Stamp duty is a form of tax introduced in England in 1694. It was originally charged on a wide variety of legal documents, including anything requiring a physical stamp. Nowadays, stamp duty only really applies to some assets, such as houses.
Anyone who has purchased a residential property will be familiar with stamp duty. But is stamp duty payable on buying a business, too? In most cases, yes – but the type and amount you’ll have to pay depends on a wide range of factors.
In this guide, we’ll discuss what stamp duty tax is, and its various different forms. We’ll also explain when stamp duty applies in business acquisition, and how much you might have to pay.
What Is Stamp Duty?
Stamp duty is a form of tax payable in the UK when purchasing certain real and financial assets. There are three main taxes commonly referred to as ‘stamp duty’: Stamp Duty Land Tax, Stamp Duty Reserve Tax, and Stamp Duty.
Stamp Duty Land Tax applies when you purchase property or land in England or Northern Ireland. Scotland uses Land and Buildings Transaction Tax, whereas in Wales, Land Transaction Tax is payable instead.
Stamp Duty Reserve Tax and Stamp Duty do not apply when buying property or land. They are only payable when purchasing certain financial assets, such as shares and securities.
Do You Pay Stamp Duty on Buying a Business (UK)?
Yes: when buying a business, you will likely have to pay some form of stamp duty. However, which tax applies (and how much you have to pay) depends upon the value of the business, and how you acquire it.
There are two main ways to buy a business:
- Purchasing the shares in the company from the shareholders
- Purchasing the assets of the business from the company (e.g. commercial premises, intellectual property and customer contracts)
For asset sales, you’ll have to pay Stamp Duty Land Tax (SDLT) on any land or commercial property acquired. Other assets, such as inventory and intellectual property, aren’t subject to stamp duty. You may also have to pay SDLT when renting a commercial property.
When it comes to share sales, Stamp Duty Reserve Tax is payable on shares bought electronically. For shares bought through a stock transfer form, a different kind of stamp duty applies – helpfully named ‘Stamp Duty’.
Do You Pay Stamp Duty on Commercial Property?
The purchase of commercial property in England and Northern Ireland is subject to SDLT. As with residential property, it is always the buyer who pays stamp duty, not the seller.
The stamp duty rate on commercial property varies according to its value. As of 2022, the non-residential SDLT rates are as follows:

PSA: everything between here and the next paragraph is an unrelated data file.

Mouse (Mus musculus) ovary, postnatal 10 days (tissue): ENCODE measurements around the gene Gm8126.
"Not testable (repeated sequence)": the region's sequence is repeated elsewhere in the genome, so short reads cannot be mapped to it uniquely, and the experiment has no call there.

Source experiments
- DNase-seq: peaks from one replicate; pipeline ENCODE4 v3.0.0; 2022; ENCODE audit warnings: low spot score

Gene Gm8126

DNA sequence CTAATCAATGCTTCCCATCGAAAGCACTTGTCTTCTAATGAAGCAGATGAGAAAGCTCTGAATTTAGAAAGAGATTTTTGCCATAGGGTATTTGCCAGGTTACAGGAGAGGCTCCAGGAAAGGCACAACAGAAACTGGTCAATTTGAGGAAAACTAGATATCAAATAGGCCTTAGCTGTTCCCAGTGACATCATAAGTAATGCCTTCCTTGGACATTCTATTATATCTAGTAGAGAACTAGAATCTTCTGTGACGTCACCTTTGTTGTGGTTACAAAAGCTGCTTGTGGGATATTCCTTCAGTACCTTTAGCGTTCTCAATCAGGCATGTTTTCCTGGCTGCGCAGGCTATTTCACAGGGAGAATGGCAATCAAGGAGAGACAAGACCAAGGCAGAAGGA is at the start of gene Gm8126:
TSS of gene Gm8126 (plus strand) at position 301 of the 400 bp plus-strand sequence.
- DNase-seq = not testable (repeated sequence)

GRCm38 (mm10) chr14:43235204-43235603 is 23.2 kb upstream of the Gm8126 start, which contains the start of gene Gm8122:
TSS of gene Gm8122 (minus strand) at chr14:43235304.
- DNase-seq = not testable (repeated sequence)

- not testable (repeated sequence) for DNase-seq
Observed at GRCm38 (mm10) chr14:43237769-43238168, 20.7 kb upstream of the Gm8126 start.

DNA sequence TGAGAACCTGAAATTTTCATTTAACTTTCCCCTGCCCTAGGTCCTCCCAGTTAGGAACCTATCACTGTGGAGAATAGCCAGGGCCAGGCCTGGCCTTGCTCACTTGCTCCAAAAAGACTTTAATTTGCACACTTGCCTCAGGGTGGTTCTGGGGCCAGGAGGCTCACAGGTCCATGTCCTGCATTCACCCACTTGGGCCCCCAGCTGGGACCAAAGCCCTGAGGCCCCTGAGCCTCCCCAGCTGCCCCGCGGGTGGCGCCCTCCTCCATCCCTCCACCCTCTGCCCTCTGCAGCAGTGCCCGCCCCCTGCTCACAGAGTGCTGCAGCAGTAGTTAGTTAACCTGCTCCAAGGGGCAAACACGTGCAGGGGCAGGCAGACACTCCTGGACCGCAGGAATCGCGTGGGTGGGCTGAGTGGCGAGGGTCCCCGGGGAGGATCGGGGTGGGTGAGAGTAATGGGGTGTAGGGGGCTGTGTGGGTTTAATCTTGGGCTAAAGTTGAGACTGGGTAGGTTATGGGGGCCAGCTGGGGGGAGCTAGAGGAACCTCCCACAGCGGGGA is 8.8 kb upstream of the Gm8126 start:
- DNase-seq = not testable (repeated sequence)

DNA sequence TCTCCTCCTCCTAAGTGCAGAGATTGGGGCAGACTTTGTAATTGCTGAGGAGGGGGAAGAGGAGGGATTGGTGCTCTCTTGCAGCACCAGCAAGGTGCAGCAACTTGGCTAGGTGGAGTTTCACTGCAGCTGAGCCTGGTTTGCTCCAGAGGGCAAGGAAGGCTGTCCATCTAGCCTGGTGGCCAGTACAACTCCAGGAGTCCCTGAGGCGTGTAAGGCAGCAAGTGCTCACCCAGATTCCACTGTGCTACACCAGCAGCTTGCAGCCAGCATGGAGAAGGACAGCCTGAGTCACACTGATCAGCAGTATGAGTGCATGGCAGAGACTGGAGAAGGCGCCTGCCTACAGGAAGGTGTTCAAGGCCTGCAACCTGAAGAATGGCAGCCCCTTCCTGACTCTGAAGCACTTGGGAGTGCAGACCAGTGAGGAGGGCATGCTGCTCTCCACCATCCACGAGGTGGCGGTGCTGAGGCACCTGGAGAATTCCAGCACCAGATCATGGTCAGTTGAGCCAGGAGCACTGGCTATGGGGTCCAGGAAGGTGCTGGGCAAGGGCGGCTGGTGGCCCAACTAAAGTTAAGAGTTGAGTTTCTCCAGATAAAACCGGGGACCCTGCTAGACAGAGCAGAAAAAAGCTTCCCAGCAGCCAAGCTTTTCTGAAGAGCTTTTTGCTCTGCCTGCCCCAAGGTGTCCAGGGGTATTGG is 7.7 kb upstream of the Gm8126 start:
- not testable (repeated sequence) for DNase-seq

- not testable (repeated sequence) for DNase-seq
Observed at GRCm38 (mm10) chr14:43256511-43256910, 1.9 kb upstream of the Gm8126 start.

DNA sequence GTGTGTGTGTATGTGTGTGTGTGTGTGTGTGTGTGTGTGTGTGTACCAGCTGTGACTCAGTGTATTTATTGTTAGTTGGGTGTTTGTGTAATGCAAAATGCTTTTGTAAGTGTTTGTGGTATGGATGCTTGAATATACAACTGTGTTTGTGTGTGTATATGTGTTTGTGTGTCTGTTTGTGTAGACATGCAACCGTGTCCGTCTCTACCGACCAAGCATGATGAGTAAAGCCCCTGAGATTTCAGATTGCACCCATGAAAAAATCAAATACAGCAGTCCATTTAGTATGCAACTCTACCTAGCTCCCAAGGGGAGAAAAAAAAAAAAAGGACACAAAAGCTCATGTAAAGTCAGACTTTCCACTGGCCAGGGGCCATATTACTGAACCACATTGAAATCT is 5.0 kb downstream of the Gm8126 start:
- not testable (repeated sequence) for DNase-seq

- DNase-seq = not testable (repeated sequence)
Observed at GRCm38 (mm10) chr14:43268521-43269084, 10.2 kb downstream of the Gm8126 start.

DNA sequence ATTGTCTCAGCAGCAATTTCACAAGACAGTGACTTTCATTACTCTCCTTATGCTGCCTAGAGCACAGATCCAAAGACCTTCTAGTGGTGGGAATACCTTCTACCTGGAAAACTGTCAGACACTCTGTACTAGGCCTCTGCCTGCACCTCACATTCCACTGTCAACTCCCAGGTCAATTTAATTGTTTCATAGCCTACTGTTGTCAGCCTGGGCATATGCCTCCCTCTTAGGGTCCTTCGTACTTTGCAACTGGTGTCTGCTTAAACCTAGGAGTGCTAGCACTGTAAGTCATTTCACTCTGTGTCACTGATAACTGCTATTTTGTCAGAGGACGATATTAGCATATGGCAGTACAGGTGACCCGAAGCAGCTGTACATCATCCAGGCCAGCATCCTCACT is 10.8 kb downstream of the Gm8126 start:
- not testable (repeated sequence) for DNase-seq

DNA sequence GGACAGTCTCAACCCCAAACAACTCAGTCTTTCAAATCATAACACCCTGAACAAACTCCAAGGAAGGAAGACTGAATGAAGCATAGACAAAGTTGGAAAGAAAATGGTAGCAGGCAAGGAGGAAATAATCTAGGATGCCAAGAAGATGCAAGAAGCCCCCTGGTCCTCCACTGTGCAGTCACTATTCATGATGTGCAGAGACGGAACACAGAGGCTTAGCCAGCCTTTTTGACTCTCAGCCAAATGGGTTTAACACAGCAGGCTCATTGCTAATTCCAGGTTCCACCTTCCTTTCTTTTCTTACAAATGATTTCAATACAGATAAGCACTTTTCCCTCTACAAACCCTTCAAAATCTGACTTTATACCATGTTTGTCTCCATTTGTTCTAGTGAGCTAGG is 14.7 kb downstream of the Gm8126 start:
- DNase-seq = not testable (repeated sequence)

- 0% (zero) on property valued up to £150,000
- 2% on the next £100,000 (the portion from £150,001 to £250,000)
- 5% on the remaining value of the property (above £250,000)
Stamp duty rates are regularly subject to change, and a surcharge may apply for overseas buyers. Before agreeing to an acquisition, always consult the gov.uk website for the most up-to-date information.
Do You Pay Stamp Duty When Renting Commercial Property?
You may also have to pay stamp duty when renting commercial property. When the lease is transferred or assigned to you, you may be required to pay SDLT on the value of the lease.
The rules used to calculate SDLT on commercial leases are complicated. Broadly, the rate is based on:
- The lease premium (if any)
- The rent due (including VAT), based on the first 5 years of payments
- Any other payments under the terms of the lease, known as ‘chargeable considerations’
- The length of the lease
The above factors contribute to the lease’s Net Present Value (NPV). The SDLT rate payable is calculated based on this figure.
It can be difficult to determine the correct stamp duty rate for commercial leases, as there are so many contributing factors. If you’re unsure, contact Chelsea Corporate – one of our business buying experts will be happy to help.
Do You Pay Stamp Duty When Buying Shares in a Company?
If you’re not purchasing commercial assets, but rather buying shares in a company, you will also have to pay stamp duty. The tax you pay depends upon whether you are purchasing the shares electronically or using a stock transfer form.
Shares purchased electronically using the CREST (Certificateless Registry for Electronic Share Transfer) system are subject to Stamp Duty Reserve Tax (SDRT). The rate is 0.5%, which is applied automatically at the time of purchase.
When buying shares using a stock transfer form, Stamp Duty applies if the transaction is over £1,000. The rate is 0.5%, rounded up to the nearest £5. You must pay this directly to HMRC.
These rates are correct as of 2022. However, they are often subject to change, so always check gov.uk.
Let Chelsea Corporate Take the Stress Out of Buying a Business
At Chelsea Corporate, we understand how complicated and stressful buying a business can be. Calculating stamp duty isn’t the only part of the process that might cause confusion. So, why not let us do the hard work for you?
We’re business acquisition specialists who work for the buyer, not the seller – so we’ll always find you the best deals. Whether you’re a first-time buyer or want to expand your portfolio, we’ll find your perfect acquisition opportunity from our exclusive off-market database. Our team of experts will guide you through every step of the acquisition process, from initial discussions to closing the deal.